- When rolling out final policies, put extra focus on relationship preservation. Avoid authoritarian edicts. Frame arrangements as a good faith effort to help both the organization and its employees achieve their interdependent goals in our emerging hybrid work environment. Communicate with empathy and care.
- Create feedback channels for continuous improvement. Monitor data and employee satisfaction related to new policies. Conduct numerous interviews to deepen understanding of what employees value most. Refine policies based on learnings to ensure optimal alignment. Make flexibility and collaboration ongoing pillars of the culture.
With this collaborative, learning-oriented approach, leaders can craft win-win return-to-office policies while building trust and engagement across the organization. Productivity and satisfaction can rise together.
The Interpersonal Skills Required for Effective Collaboration
Ultimately, navigating this complex, high-stakes conflict requires courage, wisdom, and emotional intelligence from leaders. As Kilmann emphasizes, how leaders implement a given conflict mode matters immensely.
Collaborating only bears fruit when executed with sensitivity, care, and skill. Leaders must foster psychological safety so people feel comfortable freely expressing their authentic perspectives and needs.
Active listening is crucial – leaders should listen attentively without interrupting, reflect back what they hear, and ask thoughtful questions to deepen mutual understanding. They must seek integrative solutions focused on collective gain rather than merely compromising. Think in terms of “and” rather than “or.” There are usually more than two options. Leaders should explain final policies and decisions in an inviting, non-coercive manner. Make a case with empathy and logic rather than invoking formal authority. They must manage their own reactions skillfully when challenged. Take a learning stance rather than a fixed mindset. Model openness through actions.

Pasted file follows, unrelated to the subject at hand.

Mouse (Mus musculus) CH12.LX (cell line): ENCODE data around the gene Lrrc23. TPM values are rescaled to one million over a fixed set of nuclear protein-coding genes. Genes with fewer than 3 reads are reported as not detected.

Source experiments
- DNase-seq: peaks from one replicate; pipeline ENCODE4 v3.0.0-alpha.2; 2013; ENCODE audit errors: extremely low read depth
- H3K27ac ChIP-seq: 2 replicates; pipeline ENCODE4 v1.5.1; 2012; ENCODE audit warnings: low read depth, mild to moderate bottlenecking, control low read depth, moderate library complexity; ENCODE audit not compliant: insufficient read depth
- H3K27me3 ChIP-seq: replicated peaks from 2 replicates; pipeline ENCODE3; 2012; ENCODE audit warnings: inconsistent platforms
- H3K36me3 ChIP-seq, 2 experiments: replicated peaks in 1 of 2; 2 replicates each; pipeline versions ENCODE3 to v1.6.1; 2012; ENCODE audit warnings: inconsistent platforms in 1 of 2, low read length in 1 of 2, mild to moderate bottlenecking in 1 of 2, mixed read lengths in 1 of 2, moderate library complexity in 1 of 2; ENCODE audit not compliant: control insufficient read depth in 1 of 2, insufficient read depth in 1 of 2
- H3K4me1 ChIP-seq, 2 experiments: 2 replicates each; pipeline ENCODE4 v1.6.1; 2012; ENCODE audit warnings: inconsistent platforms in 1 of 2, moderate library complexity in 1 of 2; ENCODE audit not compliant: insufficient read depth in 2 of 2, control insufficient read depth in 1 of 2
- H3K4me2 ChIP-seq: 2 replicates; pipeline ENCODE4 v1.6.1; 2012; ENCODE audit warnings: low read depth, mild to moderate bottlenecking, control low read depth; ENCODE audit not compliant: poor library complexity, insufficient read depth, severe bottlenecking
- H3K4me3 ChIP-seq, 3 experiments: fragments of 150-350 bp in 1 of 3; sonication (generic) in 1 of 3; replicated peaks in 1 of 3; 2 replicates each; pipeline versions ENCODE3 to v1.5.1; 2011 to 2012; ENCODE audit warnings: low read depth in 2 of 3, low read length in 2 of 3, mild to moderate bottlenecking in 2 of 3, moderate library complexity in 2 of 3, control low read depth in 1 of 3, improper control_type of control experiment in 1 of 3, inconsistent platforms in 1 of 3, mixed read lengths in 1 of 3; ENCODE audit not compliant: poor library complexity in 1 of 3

With this collaborative mindset and skillset, leaders can transform return-to-office conflict into an opportunity for mutual learning, understanding, and integrated solutions benefitting all. Strong collaborators also pay attention to the group process. They design engaging meeting formats that give all voices room to be heard. They synthesize divergent views and build new solutions together. And they aim to deepen workplace relationships and trust in the process. The journey is as vital as the destination.
By resolving return-to-office struggles via collaboration, leaders can co-create policies enabling their organizations to thrive in the hybrid workplace of the future. Just as importantly, they build social capital and community along the way.
Rather than dreading conflict, leaders must embrace it as part of any healthy workplace. Channeling inevitable differences into collaborative problem-solving deepens relationships and often sparks innovation. By resolving return-to-office struggles through collaboration, leaders can build trust and pave the way for their organizations to flourish. Having seen my own share of conflicts as I help organizations figure out their transition to flexible work models, I’ll be bringing Kilmann’s model into my consulting work with companies.
Written by Dr. Gleb Tsipursky.